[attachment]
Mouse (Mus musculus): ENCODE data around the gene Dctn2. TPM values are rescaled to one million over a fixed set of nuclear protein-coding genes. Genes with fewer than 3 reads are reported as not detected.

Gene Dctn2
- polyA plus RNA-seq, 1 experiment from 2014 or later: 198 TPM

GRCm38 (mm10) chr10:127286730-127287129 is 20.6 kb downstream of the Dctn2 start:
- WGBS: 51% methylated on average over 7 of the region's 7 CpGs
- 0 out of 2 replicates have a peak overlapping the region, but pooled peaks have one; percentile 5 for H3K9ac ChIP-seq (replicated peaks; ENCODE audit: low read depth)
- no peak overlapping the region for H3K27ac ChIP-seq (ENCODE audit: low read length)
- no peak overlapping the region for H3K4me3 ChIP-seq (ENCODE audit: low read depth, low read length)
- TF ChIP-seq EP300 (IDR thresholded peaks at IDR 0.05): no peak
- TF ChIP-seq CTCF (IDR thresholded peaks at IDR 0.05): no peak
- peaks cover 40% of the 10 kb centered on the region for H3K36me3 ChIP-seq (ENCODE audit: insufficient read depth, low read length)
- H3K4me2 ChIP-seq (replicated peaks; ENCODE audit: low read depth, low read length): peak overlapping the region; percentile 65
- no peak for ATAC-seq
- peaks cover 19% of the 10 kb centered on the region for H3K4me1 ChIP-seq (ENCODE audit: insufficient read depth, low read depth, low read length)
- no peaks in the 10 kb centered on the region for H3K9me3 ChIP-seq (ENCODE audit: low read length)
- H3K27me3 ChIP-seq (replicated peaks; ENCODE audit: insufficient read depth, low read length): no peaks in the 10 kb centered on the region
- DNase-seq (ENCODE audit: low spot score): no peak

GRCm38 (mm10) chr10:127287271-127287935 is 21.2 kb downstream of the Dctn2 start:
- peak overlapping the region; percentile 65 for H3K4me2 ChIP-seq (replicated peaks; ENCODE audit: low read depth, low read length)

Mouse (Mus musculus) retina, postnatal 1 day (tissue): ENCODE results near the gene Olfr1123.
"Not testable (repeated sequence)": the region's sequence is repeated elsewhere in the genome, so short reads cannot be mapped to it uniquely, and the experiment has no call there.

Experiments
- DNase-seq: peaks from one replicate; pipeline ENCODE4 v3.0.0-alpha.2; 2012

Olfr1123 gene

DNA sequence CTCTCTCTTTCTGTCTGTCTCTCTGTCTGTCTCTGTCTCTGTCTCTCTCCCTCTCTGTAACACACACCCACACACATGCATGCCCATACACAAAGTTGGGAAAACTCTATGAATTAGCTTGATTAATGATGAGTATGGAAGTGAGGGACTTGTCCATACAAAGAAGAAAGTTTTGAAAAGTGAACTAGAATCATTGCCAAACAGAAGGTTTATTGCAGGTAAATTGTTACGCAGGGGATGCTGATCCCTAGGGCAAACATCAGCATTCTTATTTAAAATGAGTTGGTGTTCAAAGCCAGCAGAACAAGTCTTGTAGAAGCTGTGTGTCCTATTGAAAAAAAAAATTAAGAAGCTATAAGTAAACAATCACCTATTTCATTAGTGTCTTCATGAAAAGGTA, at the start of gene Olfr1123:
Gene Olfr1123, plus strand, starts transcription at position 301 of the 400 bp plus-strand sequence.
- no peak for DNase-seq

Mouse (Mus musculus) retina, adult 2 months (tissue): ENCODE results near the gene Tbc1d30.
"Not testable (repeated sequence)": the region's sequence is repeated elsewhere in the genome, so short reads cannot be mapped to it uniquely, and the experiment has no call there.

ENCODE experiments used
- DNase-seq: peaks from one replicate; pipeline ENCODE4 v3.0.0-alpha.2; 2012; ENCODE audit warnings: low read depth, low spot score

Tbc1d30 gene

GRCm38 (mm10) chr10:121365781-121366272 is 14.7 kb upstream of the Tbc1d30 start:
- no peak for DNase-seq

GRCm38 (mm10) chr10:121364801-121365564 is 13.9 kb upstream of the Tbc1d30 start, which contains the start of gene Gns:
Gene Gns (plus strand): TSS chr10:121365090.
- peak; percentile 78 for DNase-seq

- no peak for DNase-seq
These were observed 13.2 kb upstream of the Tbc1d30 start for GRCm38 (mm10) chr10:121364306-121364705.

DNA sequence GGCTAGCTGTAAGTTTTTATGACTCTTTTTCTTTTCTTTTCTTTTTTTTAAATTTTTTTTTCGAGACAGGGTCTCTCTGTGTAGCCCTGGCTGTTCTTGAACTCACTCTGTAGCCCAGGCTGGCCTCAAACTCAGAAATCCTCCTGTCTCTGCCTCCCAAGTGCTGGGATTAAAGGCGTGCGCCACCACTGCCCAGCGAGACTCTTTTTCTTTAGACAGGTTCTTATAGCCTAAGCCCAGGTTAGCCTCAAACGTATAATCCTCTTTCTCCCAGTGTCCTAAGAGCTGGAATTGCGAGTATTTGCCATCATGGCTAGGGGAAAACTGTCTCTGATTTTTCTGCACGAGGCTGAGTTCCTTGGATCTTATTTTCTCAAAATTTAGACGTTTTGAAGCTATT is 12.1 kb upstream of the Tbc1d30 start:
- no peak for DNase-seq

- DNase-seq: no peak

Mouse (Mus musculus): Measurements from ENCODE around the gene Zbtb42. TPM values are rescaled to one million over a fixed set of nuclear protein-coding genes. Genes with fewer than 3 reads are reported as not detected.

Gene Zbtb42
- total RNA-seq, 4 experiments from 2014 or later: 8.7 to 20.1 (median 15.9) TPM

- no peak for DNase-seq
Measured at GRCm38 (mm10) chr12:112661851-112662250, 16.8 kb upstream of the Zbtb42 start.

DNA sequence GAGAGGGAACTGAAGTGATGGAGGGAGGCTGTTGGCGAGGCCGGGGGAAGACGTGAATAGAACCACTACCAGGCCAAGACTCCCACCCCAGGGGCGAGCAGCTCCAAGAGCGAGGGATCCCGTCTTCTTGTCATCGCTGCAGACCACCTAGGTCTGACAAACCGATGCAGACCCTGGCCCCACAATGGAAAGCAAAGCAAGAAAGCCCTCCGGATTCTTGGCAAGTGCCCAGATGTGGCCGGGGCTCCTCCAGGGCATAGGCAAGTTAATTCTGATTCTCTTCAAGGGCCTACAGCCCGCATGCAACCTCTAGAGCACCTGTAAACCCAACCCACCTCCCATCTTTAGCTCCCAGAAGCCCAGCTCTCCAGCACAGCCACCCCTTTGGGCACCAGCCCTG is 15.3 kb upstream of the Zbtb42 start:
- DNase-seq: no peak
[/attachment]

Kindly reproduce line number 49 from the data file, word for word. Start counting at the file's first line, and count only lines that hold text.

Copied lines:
- DNase-seq: no peak